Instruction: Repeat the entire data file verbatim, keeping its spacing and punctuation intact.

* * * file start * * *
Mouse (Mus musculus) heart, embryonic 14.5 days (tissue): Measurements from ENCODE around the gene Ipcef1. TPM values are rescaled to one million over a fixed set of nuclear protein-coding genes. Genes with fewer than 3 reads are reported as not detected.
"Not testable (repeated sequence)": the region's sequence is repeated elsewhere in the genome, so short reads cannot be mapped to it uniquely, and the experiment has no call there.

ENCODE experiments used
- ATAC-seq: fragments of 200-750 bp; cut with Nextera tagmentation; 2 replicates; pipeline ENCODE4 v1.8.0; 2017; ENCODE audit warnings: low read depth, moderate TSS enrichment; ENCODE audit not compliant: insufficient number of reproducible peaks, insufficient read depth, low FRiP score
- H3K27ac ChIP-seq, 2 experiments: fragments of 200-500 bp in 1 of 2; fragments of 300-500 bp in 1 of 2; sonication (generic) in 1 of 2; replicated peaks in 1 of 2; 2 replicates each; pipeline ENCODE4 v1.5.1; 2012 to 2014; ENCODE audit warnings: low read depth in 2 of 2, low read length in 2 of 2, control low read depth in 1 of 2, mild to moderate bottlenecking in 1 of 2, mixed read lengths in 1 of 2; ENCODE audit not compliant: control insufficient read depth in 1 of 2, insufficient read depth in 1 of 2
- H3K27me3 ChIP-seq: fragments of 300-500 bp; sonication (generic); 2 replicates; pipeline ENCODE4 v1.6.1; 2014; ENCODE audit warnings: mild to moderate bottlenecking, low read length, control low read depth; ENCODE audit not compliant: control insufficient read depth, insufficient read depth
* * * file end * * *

Mouse (Mus musculus) heart, embryonic 14.5 days (tissue): Measurements from ENCODE around the gene Ipcef1. TPM values are rescaled to one million over a fixed set of nuclear protein-coding genes. Genes with fewer than 3 reads are reported as not detected.
"Not testable (repeated sequence)": the region's sequence is repeated elsewhere in the genome, so short reads cannot be mapped to it uniquely, and the experiment has no call there.

ENCODE experiments used
- ATAC-seq: fragments of 200-750 bp; cut with Nextera tagmentation; 2 replicates; pipeline ENCODE4 v1.8.0; 2017; ENCODE audit warnings: low read depth, moderate TSS enrichment; ENCODE audit not compliant: insufficient number of reproducible peaks, insufficient read depth, low FRiP score
- H3K27ac ChIP-seq, 2 experiments: fragments of 200-500 bp in 1 of 2; fragments of 300-500 bp in 1 of 2; sonication (generic) in 1 of 2; replicated peaks in 1 of 2; 2 replicates each; pipeline ENCODE4 v1.5.1; 2012 to 2014; ENCODE audit warnings: low read depth in 2 of 2, low read length in 2 of 2, control low read depth in 1 of 2, mild to moderate bottlenecking in 1 of 2, mixed read lengths in 1 of 2; ENCODE audit not compliant: control insufficient read depth in 1 of 2, insufficient read depth in 1 of 2
- H3K27me3 ChIP-seq: fragments of 300-500 bp; sonication (generic); 2 replicates; pipeline ENCODE4 v1.6.1; 2014; ENCODE audit warnings: mild to moderate bottlenecking, low read length, control low read depth; ENCODE audit not compliant: control insufficient read depth, insufficient read depth